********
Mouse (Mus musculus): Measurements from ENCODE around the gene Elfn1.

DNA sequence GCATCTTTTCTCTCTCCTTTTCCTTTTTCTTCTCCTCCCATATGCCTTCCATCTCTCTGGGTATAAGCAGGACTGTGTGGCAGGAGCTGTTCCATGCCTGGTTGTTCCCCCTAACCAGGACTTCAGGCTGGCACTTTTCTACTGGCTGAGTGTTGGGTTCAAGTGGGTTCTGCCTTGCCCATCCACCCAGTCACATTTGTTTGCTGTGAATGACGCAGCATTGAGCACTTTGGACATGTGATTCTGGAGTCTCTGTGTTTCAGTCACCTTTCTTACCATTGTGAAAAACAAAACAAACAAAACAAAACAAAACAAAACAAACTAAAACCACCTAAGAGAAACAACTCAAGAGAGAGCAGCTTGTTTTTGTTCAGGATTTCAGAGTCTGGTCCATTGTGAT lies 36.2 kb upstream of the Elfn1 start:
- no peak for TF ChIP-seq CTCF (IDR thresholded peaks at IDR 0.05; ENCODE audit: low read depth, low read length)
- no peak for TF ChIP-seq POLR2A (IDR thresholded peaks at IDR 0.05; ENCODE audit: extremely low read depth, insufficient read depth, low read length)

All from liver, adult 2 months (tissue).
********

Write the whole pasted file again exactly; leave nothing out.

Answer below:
Mouse (Mus musculus): Measurements from ENCODE around the gene Elfn1.

DNA sequence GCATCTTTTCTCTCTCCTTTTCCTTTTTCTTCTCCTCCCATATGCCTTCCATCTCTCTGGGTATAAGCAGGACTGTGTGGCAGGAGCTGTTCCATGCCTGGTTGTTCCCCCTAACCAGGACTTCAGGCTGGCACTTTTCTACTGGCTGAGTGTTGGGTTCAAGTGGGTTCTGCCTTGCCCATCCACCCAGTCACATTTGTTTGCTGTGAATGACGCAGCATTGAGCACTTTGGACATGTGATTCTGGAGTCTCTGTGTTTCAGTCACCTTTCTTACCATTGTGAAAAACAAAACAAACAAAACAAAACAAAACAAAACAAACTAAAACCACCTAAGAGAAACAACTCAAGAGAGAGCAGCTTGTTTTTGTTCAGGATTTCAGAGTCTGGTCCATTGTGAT lies 36.2 kb upstream of the Elfn1 start:
- no peak for TF ChIP-seq CTCF (IDR thresholded peaks at IDR 0.05; ENCODE audit: low read depth, low read length)
- no peak for TF ChIP-seq POLR2A (IDR thresholded peaks at IDR 0.05; ENCODE audit: extremely low read depth, insufficient read depth, low read length)

All from liver, adult 2 months (tissue).